The Leica M8 was the first digital Leica I’ve ever shot with, and was also the most film-like digital camera I’ve ever used. I fell in love with a camera for the first time, and a year later, it also broke my heart. These photos are from a few of my most memorable experiences with this camera.
I first came across the Leica M8 several months after acquiring the M2, the first Leica that I’ve used and bought. At this point, I’ve become affectionate to the minimal and distraction-free photographic experience Leica camera users have come to love, but I was also wondering if this experience existed on the other side; the side of digital Leicas. Needless to say, when a deal popped up on a M8 here in Toronto, I bought it, fully aware of all of the quirks and potential pitfalls of the camera.
I struggled quite a bit in the first couple of weeks using the camera, both with me returning to a kind of “digital mindset” where I turned away from the deliberate approach with shooting film, and also from unrealistic expectations of a more reliable performance and output with the M8 (just me experiencing a case of cognitive dissonance). But shortly after buying new batteries, UV/IR filters, and re-shifting to a more careful and pre-visualized approach, I have found the output from the M8 to be very desirable with a distinct filmic look under the right conditions.
My first major trip with the M8 was on a road trip to the East coasts of Canada. My dad and I drove from Toronto to Newfoundland, Cape Breton, and Prince Edward Island. Thinking back today, I am still mesmerized by the kind of raw coastal landscapes I saw in Newfoundland, where upturned strata clashes beautifully with pockets of unapologetically utilitarian architecture (often times painted in saturated colours). Unfortunately all of the photos of what I have just described have been shot on film with the M2. Perhaps I will save it for another article. What I have taken on the M8 though, are several scenes after sunset as I will show in the following.
In perhaps my favourite photo excursion with the Leica M8, I stumbled unexpectedly into one of the densest fog that I’ve seen in the city that I study in. It was right after our final term review at the school, where all stresses from the students have dissipated. Around midnight when I was about to walk home, the visibility suddenly dropped to under 30 metres. My friend and I both picked up our cameras and went for a stroll around the historic downtown of the city. This part of the city is usually sparse in activity by 10pm. One can imagine that by midnight, there is not a soul in sight. The only sounds were that of our footsteps and the clicks of our shutters (actually, just my M8’s, he was shooting a leaf shutter camera). In this shot here, I saw this perfect blend of warm and cool light from halogen and LED bulbs. Right after taking the photo, I could tell that the M8 captured it beautifully and filmic-ly through the rear LCD (it looks decently bright at night, as expected).
In the first several months of owning the Leica M8, I was hesitant to shoot portraits. This was mostly fuelled by fears of missing moments due to its slow operation and buffer. But just like before, I realized if I shoot like it’s film, everything will be fine. In fact, I was rather surprised at how well the M8 handled high contrast scenes at base ISO. In this scene here, the subject was backlit from the sun, and he stood in-front of a white wall as a reflector.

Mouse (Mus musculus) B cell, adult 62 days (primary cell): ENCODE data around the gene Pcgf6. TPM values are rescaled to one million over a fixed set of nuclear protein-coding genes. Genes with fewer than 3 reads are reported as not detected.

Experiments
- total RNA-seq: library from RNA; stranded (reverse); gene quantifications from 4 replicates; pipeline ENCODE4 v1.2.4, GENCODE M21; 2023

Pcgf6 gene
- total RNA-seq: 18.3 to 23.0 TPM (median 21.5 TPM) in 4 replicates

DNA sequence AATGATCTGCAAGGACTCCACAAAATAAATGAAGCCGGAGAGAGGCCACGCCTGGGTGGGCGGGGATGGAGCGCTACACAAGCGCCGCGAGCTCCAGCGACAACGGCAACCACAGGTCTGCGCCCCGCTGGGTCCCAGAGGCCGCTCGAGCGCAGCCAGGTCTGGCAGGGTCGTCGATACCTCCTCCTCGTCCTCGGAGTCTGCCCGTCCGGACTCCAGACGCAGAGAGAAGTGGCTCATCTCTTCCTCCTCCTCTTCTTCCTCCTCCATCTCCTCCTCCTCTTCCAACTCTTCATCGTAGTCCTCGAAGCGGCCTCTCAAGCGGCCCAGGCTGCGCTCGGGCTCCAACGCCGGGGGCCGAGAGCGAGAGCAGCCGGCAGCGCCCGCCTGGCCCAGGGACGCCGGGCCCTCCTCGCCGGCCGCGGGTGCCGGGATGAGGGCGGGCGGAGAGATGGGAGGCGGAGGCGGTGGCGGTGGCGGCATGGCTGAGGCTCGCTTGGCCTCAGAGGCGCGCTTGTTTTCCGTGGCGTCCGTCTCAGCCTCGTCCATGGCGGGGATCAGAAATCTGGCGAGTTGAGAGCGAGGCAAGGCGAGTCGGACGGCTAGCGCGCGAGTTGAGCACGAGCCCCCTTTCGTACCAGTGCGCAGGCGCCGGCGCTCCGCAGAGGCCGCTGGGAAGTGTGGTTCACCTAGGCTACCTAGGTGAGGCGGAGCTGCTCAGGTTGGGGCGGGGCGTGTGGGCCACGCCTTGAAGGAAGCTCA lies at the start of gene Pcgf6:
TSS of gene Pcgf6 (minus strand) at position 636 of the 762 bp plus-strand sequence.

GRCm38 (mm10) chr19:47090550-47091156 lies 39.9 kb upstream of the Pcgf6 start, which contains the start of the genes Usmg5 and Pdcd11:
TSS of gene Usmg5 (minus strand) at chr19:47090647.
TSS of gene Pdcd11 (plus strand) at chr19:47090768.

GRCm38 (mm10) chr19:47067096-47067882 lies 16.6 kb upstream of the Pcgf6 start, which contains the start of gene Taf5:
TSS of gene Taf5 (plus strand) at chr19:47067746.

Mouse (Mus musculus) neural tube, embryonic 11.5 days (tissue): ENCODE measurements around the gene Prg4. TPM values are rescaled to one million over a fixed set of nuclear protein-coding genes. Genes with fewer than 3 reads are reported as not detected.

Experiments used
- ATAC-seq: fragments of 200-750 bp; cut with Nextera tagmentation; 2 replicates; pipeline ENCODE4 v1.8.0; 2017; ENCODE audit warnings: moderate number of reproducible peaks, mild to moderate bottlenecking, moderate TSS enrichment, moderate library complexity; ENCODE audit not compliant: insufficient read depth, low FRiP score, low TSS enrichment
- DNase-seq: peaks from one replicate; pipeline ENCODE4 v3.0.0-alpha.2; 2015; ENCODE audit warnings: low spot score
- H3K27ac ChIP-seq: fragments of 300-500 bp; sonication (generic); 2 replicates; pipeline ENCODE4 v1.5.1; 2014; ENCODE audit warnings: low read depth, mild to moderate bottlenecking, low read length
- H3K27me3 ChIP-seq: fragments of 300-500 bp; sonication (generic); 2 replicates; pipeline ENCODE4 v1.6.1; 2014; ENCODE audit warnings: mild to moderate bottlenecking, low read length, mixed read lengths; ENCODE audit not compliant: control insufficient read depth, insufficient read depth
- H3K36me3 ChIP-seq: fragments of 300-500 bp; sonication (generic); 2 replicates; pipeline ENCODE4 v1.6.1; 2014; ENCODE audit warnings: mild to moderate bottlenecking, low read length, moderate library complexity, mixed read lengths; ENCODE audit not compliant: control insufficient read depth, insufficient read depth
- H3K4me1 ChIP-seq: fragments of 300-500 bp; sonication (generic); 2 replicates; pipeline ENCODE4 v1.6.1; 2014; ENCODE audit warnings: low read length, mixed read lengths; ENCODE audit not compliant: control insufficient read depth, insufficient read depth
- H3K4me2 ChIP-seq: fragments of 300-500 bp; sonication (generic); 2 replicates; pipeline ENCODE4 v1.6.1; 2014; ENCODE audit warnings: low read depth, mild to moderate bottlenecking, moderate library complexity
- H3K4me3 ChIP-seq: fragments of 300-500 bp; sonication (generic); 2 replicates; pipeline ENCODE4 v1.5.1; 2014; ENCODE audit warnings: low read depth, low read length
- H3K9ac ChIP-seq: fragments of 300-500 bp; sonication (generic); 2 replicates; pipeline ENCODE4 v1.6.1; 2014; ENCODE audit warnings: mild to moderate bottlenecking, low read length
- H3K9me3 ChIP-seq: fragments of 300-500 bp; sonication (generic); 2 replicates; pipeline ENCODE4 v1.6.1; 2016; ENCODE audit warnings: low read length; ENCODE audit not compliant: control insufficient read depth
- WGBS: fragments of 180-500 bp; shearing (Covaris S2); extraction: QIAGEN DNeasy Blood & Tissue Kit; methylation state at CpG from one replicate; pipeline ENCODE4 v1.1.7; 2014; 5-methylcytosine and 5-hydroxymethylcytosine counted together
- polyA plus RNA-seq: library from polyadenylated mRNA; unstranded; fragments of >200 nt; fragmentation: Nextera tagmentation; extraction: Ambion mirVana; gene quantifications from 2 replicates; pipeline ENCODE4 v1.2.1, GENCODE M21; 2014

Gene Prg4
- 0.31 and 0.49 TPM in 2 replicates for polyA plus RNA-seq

The M8 has followed me through every outing, and every day on my commutes. I have developed a trust and understanding with the way the camera is to be operated, and the rendering of images that it creates.
In my last trip with the Leica M8, I drove to Banff and Jasper national parks in Canada, once again with my dad. This time I decided to play to the strengths of the M8, and only shot it during hours where the sun is low or below the horizon. At this point in my relationship with the M8, I started to drift away from the 46mm frame of view from the cropped sensor. Instead I found the 28mm on the Ricoh GR to be a more exciting balancing act in composition. Nonetheless, the M8 was always by my side. Whenever I saw a view that could be explored with the M8, I used it.
And as if on cue, just after over a year of usage, my M8 ran into the Shutter Fault error. I was really quite shocked, sad, disappointed, and in denial. (I would check the camera every few hours to see if the fault persisted). Needless to say, my trust and bond over the camera was broken. But now in hindsight, I am thankful that the camera broke down when I least needed it. The camera is now under repair at Leica NJ, and will be going to a friend of mine once it returns. I have since then purchased a used M type 240 in hopes of a longer term relationship.
So this is a concise look at my year with the M8. Thinking rationally through my earlier difficulties with the camera, I realize that maybe it’s not always about buying tools that adopt to my familiar means of operation. Sometimes by learning a new (old) tool, there is a possibility to strengthen my appreciation and approach for the craft that I thought I knew.
Just a quick disclaimer, all of the photos in this article have been edited by me through exposure, colour and sometimes perspective adjustments in Lightroom or Photoshop.
Thanks for reading,